Driving back to work from lunch yesterday, I spotted this awesome old motorcycle being pulled by a GMC Suburban. Without giving it a second thought, I followed the driver for a couple blocks, hoping to pull alongside him and snap a photo of the bike at a red light. When I saw him pull into a mechanic’s lot, I soon followed.
The old man who owns this 1925 Harley was nice enough to let me take several photos of it, and from different angles and distances. Look at that original paint, and that patina. I assume it came from a barn here in PA. (When I asked the old guy where it came from specifically, he only said that he’d had it for quite awhile.) The mechanic who was cheerfully chatting with the bike’s owner when I pulled in told me the guy’s “a connoisseur” of vintage motorcycles.
I’ve been thinking about this thing ever since I saw it. Quite a thrill to see up close.
Just picked up these beasts after lugging them to the Lower East Side for their 30-year tuneups. Clockwise form the top, that’s a JVC RC-M70, a Rising 20/20 SRC-2015, and a Japanese model National (Panasonic) ナショナル Big Station RX-5350. The older attendant at the West Village parking garage where I snapped this photo before getting into my car smiled and asked, “Oh no, you’re not gonna play those here, are ya?”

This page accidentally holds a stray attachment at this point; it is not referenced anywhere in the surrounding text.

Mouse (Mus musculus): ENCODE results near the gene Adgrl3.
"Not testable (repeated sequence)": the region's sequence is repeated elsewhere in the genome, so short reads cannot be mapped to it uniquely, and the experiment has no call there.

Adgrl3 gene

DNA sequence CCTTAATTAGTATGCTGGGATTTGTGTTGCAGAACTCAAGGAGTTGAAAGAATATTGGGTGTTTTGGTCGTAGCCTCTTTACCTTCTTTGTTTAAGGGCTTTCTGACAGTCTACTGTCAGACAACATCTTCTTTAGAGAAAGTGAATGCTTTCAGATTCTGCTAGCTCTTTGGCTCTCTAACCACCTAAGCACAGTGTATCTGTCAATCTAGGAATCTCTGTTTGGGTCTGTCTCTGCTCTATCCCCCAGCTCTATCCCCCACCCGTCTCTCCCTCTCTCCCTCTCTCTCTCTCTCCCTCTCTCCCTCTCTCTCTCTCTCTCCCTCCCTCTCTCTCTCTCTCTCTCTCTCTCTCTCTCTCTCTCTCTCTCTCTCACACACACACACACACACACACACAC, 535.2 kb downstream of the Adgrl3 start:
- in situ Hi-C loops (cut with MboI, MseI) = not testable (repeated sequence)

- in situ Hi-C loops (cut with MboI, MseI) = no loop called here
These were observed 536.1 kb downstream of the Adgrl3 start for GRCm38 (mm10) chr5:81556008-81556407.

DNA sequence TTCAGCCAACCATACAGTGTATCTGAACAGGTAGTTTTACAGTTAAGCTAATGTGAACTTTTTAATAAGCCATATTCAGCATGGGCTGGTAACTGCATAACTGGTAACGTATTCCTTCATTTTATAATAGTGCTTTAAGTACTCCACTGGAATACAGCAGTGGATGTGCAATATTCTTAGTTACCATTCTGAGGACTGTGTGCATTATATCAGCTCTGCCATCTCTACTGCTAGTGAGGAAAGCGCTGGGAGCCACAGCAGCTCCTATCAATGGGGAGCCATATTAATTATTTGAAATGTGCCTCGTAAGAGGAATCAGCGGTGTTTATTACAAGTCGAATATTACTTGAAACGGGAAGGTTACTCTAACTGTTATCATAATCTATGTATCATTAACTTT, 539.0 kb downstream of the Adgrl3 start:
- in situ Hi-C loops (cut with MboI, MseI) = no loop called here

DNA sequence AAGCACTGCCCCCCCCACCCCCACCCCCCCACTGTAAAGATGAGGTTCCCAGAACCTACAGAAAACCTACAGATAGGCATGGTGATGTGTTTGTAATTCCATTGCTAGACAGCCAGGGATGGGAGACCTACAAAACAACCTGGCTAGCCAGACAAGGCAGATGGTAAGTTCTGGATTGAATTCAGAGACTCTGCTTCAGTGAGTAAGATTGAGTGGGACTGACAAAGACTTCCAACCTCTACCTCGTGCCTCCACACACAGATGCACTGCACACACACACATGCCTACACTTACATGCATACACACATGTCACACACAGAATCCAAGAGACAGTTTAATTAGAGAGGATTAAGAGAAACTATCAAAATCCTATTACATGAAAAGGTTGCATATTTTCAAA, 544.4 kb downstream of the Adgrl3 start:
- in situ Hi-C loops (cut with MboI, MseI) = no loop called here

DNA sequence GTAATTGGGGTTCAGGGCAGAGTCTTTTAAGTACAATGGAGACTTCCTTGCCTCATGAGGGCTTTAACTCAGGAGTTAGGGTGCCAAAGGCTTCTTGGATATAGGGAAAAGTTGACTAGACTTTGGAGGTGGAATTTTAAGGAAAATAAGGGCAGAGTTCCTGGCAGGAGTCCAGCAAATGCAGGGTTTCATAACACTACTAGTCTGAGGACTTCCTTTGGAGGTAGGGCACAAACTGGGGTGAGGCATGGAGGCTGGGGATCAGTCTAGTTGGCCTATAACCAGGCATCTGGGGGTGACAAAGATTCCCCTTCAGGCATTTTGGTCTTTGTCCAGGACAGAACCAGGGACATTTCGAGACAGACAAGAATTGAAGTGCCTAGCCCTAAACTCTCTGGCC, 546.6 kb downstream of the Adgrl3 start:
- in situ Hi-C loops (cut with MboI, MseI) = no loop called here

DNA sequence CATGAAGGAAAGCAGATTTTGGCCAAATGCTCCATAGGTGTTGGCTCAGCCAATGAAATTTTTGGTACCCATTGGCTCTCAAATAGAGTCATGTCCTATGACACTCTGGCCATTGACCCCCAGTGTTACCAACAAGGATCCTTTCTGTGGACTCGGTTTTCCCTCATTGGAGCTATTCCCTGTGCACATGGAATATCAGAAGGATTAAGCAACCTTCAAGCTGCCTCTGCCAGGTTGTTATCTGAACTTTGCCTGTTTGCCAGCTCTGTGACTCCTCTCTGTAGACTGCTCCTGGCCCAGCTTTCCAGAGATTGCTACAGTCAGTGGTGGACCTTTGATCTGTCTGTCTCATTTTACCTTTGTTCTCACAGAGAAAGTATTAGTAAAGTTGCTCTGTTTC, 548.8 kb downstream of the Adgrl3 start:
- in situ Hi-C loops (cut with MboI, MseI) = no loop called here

“Old school!” his coworker added.
Photographer Lyle Owerko photographed these models and more for his book The Boombox Project:
I’d love to own one of the original prints, but they come with fine art price tags.
Earlier today I spotted these at the Timothy Oulton store in ABC Home in NYC. There were probably 30 of them in a barrel, but I picked out these four for their graphics. (Didn’t buy them; just photographed them.)
Today I picked up these great old post cards at an antique store in Easton, PA. The Native American was printed and sold in the UK, but never mailed. The vibrant red Wake Up post card has a cancelled penny stamp and a 1909 postmark on the back.
I’m in Vegas visiting my family, so early this morning I decided to drop by Counts Kustoms, a restoration shop that has its own show on the History Channel. (It turned out today was a filming day, so I didn’t go any further than this.)
Old episodes of Counting Cars take up about 30% of my DVR. But the producers are ruining the show for me by focusing on staged horseplay, rather than the informative but hijinks-free work that goes into restoration. And I just can’t stand hearing non-actors deliver “funny” lines fed to them by producers. Producer tinkering is the curse of every reality show I’ve ever enjoyed. (And thanks to aggressive product placement in shows like Counting Cars, American Pickers and Pawn Stars, I’m always expecting these non-actors to stop at a Subway for a refreshing and low-cost sandwich whenever anyone mentions being hungry.)